- Created: Wednesday, 19 October 2016 11:49
Since 2007 every school has had to submit its census twice a year. This information identifies free school meal eligibility, ethnicity (numbers of EAL pupils – English as an additional language) and Special Educational Needs. The numbers determine how much funding the government gives to each school.
This year the Department for Education has requested additional information, the nationality and country of birth of pupils to be confirmed by presentation of the child’s passport. This information is due to be sent to Department of Education on 6 October and schools have to check nationality status every term.
Parents can, before this date, declare that they want to opt-out and refuse to give this information to schools. If they have already given this information before this date, they can instruct schools not to send this information to central government as it will end up in the hands of immigration enforcement. All schools, nurseries and child-minders should be giving parents an option to opt out from providing this additional information. School letters should have the option ‘I do not wish to provide this information’ and also state that ‘there is no requirement for the school to see your passport or birth certificate’.
Some schools and nurseries in Hackney already collected this information in July and the result was the deportation of up to 50 schoolchildren. It is vital that no parents comply so that there is a united front against this ruling. There is a good leaflet advising parents of their right to opt out at schoolsabc.net/resources which provides a template letter for parents to send to their school or nursery. Solidarity of all parents/carers can succeed against this piece of state racism.
Room at the top
New Prime Minister Theresa May, like Tony ‘education, education, education’ Blair, has made the issue of schooling her personal policy breakout. She has tried to mark out her territory, separating her administration from that of ‘posh-boy’ Cameron, with the attention-seeking claim that she will create in this country ‘a great meritocracy’. Giving schools the right to select the academically best children at the age of 11 would, says May, increase social mobility for children from poorer backgrounds and that is her aim. She proposes to allow all schools to apply to become grammar schools, and to expand enrolment at existing grammar schools. May will be opposed by many of her own Conservative MPs, the House of Lords, and most educational ‘experts’. Former Conservative Education Secretary Nicky Morgan says that the idea of reintroducing grammars risks ‘actively undermining six years of progressive education reform’. But May has lifted the lid on the existing reality and says, ‘the truth is that we already have selection in our school system – and it’s by house price; selection by wealth. That is simply unfair.’ She is correct in this but to reinforce the entitlement of a few bright working class children to privileged schooling is not the answer to growing poverty and educational disadvantage.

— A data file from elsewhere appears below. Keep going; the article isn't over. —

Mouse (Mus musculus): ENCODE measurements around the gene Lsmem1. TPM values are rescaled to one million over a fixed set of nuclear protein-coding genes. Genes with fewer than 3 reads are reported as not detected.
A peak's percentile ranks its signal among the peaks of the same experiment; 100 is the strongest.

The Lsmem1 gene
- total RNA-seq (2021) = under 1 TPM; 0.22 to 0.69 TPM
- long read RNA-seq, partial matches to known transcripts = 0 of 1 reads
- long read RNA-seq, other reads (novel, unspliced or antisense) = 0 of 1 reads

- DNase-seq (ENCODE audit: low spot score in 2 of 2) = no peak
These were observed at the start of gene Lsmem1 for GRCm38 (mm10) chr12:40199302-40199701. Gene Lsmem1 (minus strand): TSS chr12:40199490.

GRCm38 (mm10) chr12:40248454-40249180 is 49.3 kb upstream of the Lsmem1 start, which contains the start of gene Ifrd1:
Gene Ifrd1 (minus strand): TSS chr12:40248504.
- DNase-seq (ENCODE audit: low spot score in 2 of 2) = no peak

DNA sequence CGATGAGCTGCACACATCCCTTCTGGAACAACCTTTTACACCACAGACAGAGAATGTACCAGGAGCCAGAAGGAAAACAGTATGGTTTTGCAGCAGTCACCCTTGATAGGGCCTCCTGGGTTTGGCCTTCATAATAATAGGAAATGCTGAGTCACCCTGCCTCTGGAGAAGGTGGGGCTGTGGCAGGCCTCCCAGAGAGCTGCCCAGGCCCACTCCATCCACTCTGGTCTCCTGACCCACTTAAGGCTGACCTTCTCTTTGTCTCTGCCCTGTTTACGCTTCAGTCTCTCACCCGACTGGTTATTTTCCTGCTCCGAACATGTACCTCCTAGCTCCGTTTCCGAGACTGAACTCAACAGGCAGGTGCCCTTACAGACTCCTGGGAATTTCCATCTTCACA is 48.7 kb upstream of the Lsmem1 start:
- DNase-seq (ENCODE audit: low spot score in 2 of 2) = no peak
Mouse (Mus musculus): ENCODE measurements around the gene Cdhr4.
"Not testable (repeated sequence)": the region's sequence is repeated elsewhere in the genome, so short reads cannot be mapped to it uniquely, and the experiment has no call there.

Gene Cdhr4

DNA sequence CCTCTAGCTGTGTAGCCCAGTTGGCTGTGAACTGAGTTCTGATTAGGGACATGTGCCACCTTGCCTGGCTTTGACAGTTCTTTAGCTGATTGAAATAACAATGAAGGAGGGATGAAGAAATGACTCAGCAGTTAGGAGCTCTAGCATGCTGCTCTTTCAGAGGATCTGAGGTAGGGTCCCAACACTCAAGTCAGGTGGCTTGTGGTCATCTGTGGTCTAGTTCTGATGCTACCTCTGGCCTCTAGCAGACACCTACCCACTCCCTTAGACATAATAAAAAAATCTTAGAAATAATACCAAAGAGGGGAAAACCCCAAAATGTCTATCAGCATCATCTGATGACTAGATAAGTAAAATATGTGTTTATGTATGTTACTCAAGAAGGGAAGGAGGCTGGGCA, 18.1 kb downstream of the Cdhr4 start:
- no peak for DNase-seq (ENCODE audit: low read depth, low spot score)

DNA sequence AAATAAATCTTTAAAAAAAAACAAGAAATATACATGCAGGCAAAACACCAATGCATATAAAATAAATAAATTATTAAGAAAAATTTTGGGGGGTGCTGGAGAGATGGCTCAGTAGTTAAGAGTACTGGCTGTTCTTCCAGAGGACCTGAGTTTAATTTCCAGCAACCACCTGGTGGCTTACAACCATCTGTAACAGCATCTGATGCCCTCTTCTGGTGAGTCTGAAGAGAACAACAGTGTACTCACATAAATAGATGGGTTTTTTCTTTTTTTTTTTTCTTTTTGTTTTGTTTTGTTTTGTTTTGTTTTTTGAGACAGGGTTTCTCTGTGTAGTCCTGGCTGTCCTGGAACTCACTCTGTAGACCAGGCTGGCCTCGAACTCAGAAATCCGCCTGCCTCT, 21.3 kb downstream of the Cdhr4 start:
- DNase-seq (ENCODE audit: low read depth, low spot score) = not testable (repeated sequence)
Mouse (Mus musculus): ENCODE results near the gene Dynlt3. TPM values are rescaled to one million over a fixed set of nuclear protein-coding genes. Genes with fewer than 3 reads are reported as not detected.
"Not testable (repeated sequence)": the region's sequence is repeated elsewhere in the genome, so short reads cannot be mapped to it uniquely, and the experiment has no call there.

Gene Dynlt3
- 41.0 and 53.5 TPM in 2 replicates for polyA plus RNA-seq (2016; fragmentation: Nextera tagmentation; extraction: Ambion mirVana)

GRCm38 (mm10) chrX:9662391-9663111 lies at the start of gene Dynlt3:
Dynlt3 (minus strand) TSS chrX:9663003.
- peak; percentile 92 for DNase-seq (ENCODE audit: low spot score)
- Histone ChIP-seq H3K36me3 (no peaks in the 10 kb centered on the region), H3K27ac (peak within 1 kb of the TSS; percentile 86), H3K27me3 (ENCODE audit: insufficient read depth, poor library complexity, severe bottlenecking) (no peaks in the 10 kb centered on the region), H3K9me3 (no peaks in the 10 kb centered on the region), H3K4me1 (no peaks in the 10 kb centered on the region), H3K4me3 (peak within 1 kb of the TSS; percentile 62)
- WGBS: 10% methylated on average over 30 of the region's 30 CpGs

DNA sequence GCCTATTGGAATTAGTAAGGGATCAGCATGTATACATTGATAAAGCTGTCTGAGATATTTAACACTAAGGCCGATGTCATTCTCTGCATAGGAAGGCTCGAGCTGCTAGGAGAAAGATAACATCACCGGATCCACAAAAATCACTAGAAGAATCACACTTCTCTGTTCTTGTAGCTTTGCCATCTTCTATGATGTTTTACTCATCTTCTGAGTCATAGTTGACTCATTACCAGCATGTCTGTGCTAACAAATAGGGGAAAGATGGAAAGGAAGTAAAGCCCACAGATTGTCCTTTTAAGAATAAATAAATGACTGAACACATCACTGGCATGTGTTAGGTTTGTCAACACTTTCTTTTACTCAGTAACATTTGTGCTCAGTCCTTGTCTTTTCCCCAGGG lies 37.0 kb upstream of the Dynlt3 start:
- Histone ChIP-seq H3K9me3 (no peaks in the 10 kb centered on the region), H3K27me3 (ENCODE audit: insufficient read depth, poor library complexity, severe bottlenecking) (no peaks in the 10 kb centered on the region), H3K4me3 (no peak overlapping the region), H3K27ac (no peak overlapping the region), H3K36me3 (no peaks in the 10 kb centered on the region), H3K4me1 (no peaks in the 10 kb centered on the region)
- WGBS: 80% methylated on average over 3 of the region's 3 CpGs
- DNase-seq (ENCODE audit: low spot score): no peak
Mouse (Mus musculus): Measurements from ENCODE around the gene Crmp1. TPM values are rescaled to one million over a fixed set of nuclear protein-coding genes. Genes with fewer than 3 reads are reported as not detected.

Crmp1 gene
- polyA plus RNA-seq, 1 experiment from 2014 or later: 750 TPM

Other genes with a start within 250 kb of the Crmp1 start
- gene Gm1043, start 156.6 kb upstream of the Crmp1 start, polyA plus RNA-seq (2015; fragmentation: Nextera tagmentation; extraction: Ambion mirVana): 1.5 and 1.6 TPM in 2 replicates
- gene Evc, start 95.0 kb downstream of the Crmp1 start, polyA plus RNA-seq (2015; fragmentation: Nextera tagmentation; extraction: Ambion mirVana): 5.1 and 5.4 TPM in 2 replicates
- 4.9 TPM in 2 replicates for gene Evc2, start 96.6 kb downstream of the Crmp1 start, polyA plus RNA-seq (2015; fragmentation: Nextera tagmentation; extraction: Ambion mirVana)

A brief history of the grammar school
Although there are old grammar school foundations, the modern grammar schools have their origins in the 1944 Education Act which, for the first time, brought free state secondary education to millions of children in England and Wales. The 11+ exam sifted pupils into grammar, technical or secondary modern, leading to approximately 10% of children attending grammar schools, 10% technical schools and 80% secondary modern schools. The introduction of the comprehensive secondary school, taking in all pupils of all abilities from the local area, was a fighting programme for the left in the 1960s and was largely achieved except in a handful of counties. Significantly it was Margaret Thatcher who, as Education Secretary, transferred more grammar schools into the comprehensive system than any other minister. This was necessary to modernise the system into a more streamlined, competitive model. A massive increase in qualified, skilled workers was demanded of state education and the old secondary modern schools, leading 14-year- olds straight into work, no longer suited.
Selection at 11: the globalisers and the nationalists
By promoting grammar schools, May is clearly demarcating herself from Cameron. He and the majority of the Conservative cabinet were content to leave the private schools untouched to educate the 7% of pupils who go on to lucrative careers via Oxford and Cambridge, in the armed forces, the judiciary, journalism, the financial sector and even, it seems, the entertainment business. For the mass of children new, marketised schooling, run by hedge funds and private interests, now known as multiacademy trusts or MATS, was the way forward in a globalised world where education businesses thrive. But May plans for a return to the traditional pathway to success for bright working class children – the grammar school. Of course, this implies a massive criticism of all the changes that have been made to the education system by recent governments. They are not working, they are failing pupils and parents and they have led to widespread corruption and diversion of school funding (see FRFI 252). Most importantly, the last budget means an 8% cut in real terms per pupil, with schools having to lose up to £80,000 a year. Teaching posts are being cut and class sizes are rising, with 30 pupils in reception as standard. May has no intention of properly funding state education but she has taken the precaution of promising a certain section of the better-off working class that they will be protected from the worst conditions. The revival of selection at 11 and the expansion of the grammar schools signify a return to traditional values and offer a safety net in times of austerity and cuts for a privileged few.
Susan Davidson and Susan Rose